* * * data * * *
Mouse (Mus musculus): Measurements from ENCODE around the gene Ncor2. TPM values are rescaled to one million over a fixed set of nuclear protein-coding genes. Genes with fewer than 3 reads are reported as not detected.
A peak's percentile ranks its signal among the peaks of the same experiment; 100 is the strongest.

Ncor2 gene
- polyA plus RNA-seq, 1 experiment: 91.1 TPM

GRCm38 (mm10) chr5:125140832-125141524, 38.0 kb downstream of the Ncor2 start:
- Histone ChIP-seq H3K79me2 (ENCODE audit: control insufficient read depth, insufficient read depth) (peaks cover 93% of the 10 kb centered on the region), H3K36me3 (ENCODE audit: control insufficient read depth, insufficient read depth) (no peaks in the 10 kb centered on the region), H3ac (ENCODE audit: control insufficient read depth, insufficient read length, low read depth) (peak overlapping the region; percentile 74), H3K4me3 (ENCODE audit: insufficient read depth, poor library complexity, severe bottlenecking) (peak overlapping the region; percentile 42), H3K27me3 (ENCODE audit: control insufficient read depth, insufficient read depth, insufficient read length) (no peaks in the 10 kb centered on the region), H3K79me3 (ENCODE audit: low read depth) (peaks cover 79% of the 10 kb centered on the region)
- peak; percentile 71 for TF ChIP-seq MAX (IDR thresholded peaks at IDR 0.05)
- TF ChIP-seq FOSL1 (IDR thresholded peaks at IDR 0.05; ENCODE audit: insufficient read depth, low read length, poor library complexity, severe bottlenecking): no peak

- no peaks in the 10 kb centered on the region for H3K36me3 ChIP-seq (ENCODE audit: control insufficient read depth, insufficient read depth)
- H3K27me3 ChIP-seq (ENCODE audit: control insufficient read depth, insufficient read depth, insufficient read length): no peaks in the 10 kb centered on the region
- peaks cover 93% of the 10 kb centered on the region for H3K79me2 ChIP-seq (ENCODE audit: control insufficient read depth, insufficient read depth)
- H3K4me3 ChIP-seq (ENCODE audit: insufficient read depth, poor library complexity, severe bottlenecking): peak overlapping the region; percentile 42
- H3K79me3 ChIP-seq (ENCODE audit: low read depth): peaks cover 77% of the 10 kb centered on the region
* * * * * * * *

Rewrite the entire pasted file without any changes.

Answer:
Mouse (Mus musculus): Measurements from ENCODE around the gene Ncor2. TPM values are rescaled to one million over a fixed set of nuclear protein-coding genes. Genes with fewer than 3 reads are reported as not detected.
A peak's percentile ranks its signal among the peaks of the same experiment; 100 is the strongest.

Ncor2 gene
- polyA plus RNA-seq, 1 experiment: 91.1 TPM

GRCm38 (mm10) chr5:125140832-125141524, 38.0 kb downstream of the Ncor2 start:
- Histone ChIP-seq H3K79me2 (ENCODE audit: control insufficient read depth, insufficient read depth) (peaks cover 93% of the 10 kb centered on the region), H3K36me3 (ENCODE audit: control insufficient read depth, insufficient read depth) (no peaks in the 10 kb centered on the region), H3ac (ENCODE audit: control insufficient read depth, insufficient read length, low read depth) (peak overlapping the region; percentile 74), H3K4me3 (ENCODE audit: insufficient read depth, poor library complexity, severe bottlenecking) (peak overlapping the region; percentile 42), H3K27me3 (ENCODE audit: control insufficient read depth, insufficient read depth, insufficient read length) (no peaks in the 10 kb centered on the region), H3K79me3 (ENCODE audit: low read depth) (peaks cover 79% of the 10 kb centered on the region)
- peak; percentile 71 for TF ChIP-seq MAX (IDR thresholded peaks at IDR 0.05)
- TF ChIP-seq FOSL1 (IDR thresholded peaks at IDR 0.05; ENCODE audit: insufficient read depth, low read length, poor library complexity, severe bottlenecking): no peak

- no peaks in the 10 kb centered on the region for H3K36me3 ChIP-seq (ENCODE audit: control insufficient read depth, insufficient read depth)
- H3K27me3 ChIP-seq (ENCODE audit: control insufficient read depth, insufficient read depth, insufficient read length): no peaks in the 10 kb centered on the region
- peaks cover 93% of the 10 kb centered on the region for H3K79me2 ChIP-seq (ENCODE audit: control insufficient read depth, insufficient read depth)
- H3K4me3 ChIP-seq (ENCODE audit: insufficient read depth, poor library complexity, severe bottlenecking): peak overlapping the region; percentile 42
- H3K79me3 ChIP-seq (ENCODE audit: low read depth): peaks cover 77% of the 10 kb centered on the region